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  1. 09 Sep '12 11:38
    Thats what you strong players tell me. But if this is true why do chess engines do it? explain
  2. Standard member mikelom
    Ajarn
    09 Sep '12 11:58
    Originally posted by tim88
    Thats what you strong players tell me. But if this is true why do chess engines do it? explain
    Ask RJ HINDS, he'll show you how on the game analysis board.

    -m.

    Jokes aside, you ought not to move her until you have established a good defence/attack situ. Why? 1. Cos if you're not in control, and you bring her out early then she's likely to be attacked until she has no home to run to, and you'll be opening your back lines like there's no tomorrow.

    2. Work on 1 first.
  3. Standard member SwissGambit
    Caninus Interruptus
    09 Sep '12 16:23
    Originally posted by tim88
    Thats what you strong players tell me. But if this is true why do chess engines do it? explain
    Because their opening book has been switched off?
  4. Standard member RJHinds
    The Near Genius
    09 Sep '12 21:50
    Originally posted by tim88
    Thats what you strong players tell me. But if this is true why do chess engines do it? explain
    When I first began play and got checkmated with the scholars mate. I tried it out against other opponents and sometimes it worked. Later, I moved the queen out on my 2nd move and many times my opponents would forget about protecting the king pawn and attack my queen with the knight or, better for me, the knight pawn. So sometimes it works, if you are playing aganist beginning players. But I would agree that if you move your queen out within the first 3 moves that you have missed a better move, unless your opponent has blundered.
  5. 10 Sep '12 02:10 / 1 edit
    Originally posted by tim88
    Thats what you strong players tell me. But if this is true why do chess engines do it? explain
    Who told you that? It's untrue that all strong players never move one's
    'queen within the first 3 moves'. Why might a chess engine do it?
    Perhaps because the chess engine has not listened to such ignorance.

    In the French Defence, 1 e4 e6 2 Qe2 has been played by many GMs.
    It was a particular favourite of Mikhail Chigorin. At Beijing 2011,
    Karjakin (FIDE 2763) played it and won against Vallejo Pons (FIDE 2705).
    A look through an opening database shows that more than a few players
    who are rated FIDE 2500+ have played 1 e4 e6 2 Qe2.
  6. 10 Sep '12 04:26
    Originally posted by Duchess64
    Who told you that? It's untrue that all strong players never move one's
    'queen within the first 3 moves'. Why might a chess engine do it?
    Perhaps because the chess engine has not listened to such ignorance.

    In the French Defence, 1 e4 e6 2 Qe2 has been played by many GMs.
    It was a particular favourite of Mikhail Chigorin. At Beijing 2011,
    Karjaki ...[text shortened]... base shows that more than a few players
    who are rated FIDE 2500+ have played 1 e4 e6 2 Qe2.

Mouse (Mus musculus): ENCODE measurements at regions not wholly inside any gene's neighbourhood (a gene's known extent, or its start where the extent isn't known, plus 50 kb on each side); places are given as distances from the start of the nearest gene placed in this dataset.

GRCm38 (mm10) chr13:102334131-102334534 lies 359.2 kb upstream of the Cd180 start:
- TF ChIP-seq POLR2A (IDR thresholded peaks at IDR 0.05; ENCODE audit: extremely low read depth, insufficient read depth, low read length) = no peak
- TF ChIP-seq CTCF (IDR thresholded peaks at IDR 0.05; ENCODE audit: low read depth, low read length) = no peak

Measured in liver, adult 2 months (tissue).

http://www.chessgames.com/perl/chessgame?gid=1339053

  7. Standard member RJHinds
    The Near Genius
    10 Sep '12 04:27 / 1 edit
    Originally posted by Duchess64
    Who told you that? It's untrue that all strong players never move one's
    'queen within the first 3 moves'. Why might a chess engine do it?
    Perhaps because the chess engine has not listened to such ignorance.

    In the French Defence, 1 e4 e6 2 Qe2 has been played by many GMs.
    It was a particular favourite of Mikhail Chigorin. At Beijing 2011,
    Karjaki ...[text shortened]... base shows that more than a few players
    who are rated FIDE 2500+ have played 1 e4 e6 2 Qe2.
    A chess engine is programmed by a human, who does not always program the computer to make the best move. In your example, 2.Qe2 is not the best move, but it does not harm white because of the pawn structure in the French defense and when black plays the normal 2...d5, then 3. exd5 requires black, in recapturing the pawn, to move his queen out early where it can be attacked with 4.Nc3.

    Some chess players prefer an opening variation that has not been extensively analyzed, but still give about equal winning chances. It is usually considered an advantage to play a variation that you know well and perhaps your opponent is not prepared for. However, it is not ignorance on the part of the masters that give the general advice not to develop the queen too early.
  8. 10 Sep '12 20:52
    Originally posted by RJHinds
    A chess engine is programmed by a human, who does not always program the computer to make the best move. In your example, 2.Qe2 is not the best move, but it does not harm white because of the pawn structure in the French defense and when black plays the normal 2...d5, then 3. exd5 requires black, in recapturing the pawn, to move his queen out early where it ...[text shortened]... ance on the part of the masters that give the general advice not to develop the queen too early.
    I don't need RJHinds's condescending 'instruction' on chess. Whenever I am
    inclined to seek instruction on chess, it would be from someone who has far
    greater comprehension than RJHinds does of chess. I don't take RJHinds
    seriously at all as a commentator on chess. While I suppose that, using his
    magical 'analysis board', he could evaluate positions to the exact centipawn,
    RJHinds seems to have no greater understanding of chess than an average club
    player who has read some chess books for novices. As far as I can tell, what
    RJHinds has written about chess seems either trivially correct or quite wrong.

    I note that RJHinds apparently continues to misrepresent what I have written.
    1) In his original post, Tim88 apparently claimed that all strong players
    would not move their queen 'within the first 3 moves' of their games.
    2) I pointed out that the French Defence's Chigorin Variation, 1 e4 e6 2 Qe2
    (which has been played by more than a few GMs) is a counterexample.
    3) I did *not* assert that 2 Qe2 is White's 'best move', which RJHinds has been
    busy criticising. I already knew that 2 d4 is White's most common move.
    4) I did *not* assert, contrary to what RJHinds has insinuated, that it's 'ignorance
    on the part of the masters that give the general advice not to develop the
    queen too early' (to quote RJHinds). I wrote nothing at all about 'the general
    advice not to develop the queen too early'.
    5) My point was that it's ignorant to assume that all strong players never
    would move their queen 'within the first 3 moves' of their games. I cited
    the particular case of the French Defence's Chigorin Variation, 1 e4 e6 2 Qe2

    Among other strong GMs, Vasily Smyslov played 1 e4 e6 2 Qe2 as White.
    If Smyslov were still alive, perhaps RJHinds would like to explain to him why